Tonsils are the two round lumps in the back of your throat. Adenoids are high in the throat behind the nose and the roof of the mouth (referred to as your soft palate). They are not visible through the mouth or nose without special instruments.
Tonsils and adenoids are part of the immune system and help protect the body from disease. They “sample” bacteria and viruses that enter through the mouth or nose. Unfortunately, sometimes they can get infected or cause problems by being too large.
Tonsillitis is an infection of the tonsils. Symptoms may include:
If your or your child’s tonsils or adenoids are enlarged, it may be hard to breathe through the nose, or cause difficulty while sleeping. Other signs of adenoid and/or tonsil enlargement include:
You should see your ENT (ear, nose, and throat) specialist, or otolaryngologist, when you or your child experience the common symptoms of infected or enlarged tonsils or adenoids.
The two most common problems of the tonsils and adenoids are caused by infection. Tonsil swelling can block the airway, or a person can experience repeated bacterial infections. These infections can contribute to breathing problems, nasal obstruction and swallowing difficulties, and sleep problems.
Abscesses around the tonsils, chronic tonsillitis, and infections of small pockets within the tonsils that produce foul-smelling white deposits can also affect the tonsils and adenoids, making them sore and swollen. Cancers of the tonsil, while uncommon, require early diagnosis and aggressive treatment.
Your physician will ask about problems of the ear, nose, and throat, and examine the head and neck. They may use a small mirror or a flexible lighted instrument to see these areas. Other methods used to check tonsils and adenoids are:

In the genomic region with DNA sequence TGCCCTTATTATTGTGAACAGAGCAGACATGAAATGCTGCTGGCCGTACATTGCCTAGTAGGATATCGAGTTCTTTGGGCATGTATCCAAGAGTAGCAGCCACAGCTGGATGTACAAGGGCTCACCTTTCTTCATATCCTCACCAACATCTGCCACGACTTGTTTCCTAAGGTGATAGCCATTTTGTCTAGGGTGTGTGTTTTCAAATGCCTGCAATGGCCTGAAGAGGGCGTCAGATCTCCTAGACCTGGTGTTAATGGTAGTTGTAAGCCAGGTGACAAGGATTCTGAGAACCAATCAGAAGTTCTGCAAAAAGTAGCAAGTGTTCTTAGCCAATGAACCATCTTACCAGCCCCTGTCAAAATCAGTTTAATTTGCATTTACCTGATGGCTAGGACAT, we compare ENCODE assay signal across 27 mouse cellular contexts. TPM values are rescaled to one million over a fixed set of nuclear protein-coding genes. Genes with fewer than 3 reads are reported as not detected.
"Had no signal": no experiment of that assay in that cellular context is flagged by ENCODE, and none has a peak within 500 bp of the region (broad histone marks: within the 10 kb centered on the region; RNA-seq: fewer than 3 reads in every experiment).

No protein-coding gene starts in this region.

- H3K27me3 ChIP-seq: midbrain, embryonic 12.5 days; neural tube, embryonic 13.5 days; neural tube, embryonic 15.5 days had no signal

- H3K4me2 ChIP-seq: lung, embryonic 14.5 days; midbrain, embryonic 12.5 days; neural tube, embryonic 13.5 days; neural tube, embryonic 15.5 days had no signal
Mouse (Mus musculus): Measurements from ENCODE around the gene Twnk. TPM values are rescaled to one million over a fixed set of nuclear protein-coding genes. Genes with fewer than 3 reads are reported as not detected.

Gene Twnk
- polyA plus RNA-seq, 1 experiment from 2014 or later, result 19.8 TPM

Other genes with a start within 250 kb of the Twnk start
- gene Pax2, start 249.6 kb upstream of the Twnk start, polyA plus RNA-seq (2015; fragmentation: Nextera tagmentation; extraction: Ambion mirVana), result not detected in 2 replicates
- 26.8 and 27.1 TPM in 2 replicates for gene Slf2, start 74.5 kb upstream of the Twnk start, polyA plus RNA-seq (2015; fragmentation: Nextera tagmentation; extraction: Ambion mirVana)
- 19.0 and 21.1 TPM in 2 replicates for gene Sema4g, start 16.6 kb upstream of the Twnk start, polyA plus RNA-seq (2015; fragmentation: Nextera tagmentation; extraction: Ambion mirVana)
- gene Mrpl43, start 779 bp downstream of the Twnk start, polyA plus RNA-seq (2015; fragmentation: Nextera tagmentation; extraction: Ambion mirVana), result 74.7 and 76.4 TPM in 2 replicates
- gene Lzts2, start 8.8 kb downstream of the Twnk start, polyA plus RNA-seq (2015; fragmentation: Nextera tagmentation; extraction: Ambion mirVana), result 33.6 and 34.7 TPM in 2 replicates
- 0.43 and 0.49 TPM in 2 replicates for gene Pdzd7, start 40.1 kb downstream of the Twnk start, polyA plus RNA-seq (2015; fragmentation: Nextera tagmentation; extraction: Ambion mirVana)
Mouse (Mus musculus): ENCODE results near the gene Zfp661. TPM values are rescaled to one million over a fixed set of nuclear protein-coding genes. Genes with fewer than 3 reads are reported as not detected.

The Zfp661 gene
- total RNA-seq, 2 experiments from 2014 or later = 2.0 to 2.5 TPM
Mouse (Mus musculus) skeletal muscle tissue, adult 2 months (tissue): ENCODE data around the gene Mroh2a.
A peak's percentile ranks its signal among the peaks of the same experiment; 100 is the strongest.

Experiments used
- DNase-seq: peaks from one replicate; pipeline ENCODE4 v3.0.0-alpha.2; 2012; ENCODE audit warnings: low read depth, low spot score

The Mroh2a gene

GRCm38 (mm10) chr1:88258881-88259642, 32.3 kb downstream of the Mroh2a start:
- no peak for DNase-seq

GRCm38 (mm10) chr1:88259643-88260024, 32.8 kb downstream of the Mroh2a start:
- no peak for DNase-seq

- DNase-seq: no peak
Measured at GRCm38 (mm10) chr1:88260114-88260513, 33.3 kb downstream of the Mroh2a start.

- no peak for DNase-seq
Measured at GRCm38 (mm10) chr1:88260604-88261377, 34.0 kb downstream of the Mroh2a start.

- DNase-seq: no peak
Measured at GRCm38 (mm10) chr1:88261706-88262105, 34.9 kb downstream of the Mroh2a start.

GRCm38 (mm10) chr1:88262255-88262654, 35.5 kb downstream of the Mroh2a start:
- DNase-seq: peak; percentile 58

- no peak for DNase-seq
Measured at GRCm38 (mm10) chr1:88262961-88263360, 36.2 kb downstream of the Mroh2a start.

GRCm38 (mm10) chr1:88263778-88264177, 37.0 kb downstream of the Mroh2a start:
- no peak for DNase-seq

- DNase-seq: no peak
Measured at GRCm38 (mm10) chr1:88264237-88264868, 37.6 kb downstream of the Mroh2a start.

Bacterial infections of the tonsils, especially those caused by streptococcus, are first treated with antibiotics. Tonsillectomy, removal of the tonsils and/or adenoids (adenoidectomy), can be an option when infections return frequently even after antibiotic therapy or there is difficulty breathing with the enlarged tonsils and/or adenoids.
Frequent infections of the adenoids can affect other areas such as the ear’s passage between the back of the nose and the inside of the ear, known as the eustachian tube. This can lead to frequent ear infections and collection of fluid in the middle ear that may cause temporary hearing loss. Removal of the adenoids may help some children with chronic earaches accompanied by fluid in the middle ear (called otitis media with effusion).
In adults, the possibility of cancer or a tumor may be another reason for removing the tonsils and adenoids. In some patients, especially those with infectious mononucleosis, severe enlargement may obstruct the airway. For those patients, treatment with steroids (e.g., prednisone) is sometimes helpful.
Copyright 2021. American Academy of Otolaryngology–Head and Neck Surgery Foundation. Last reviewed April 2020.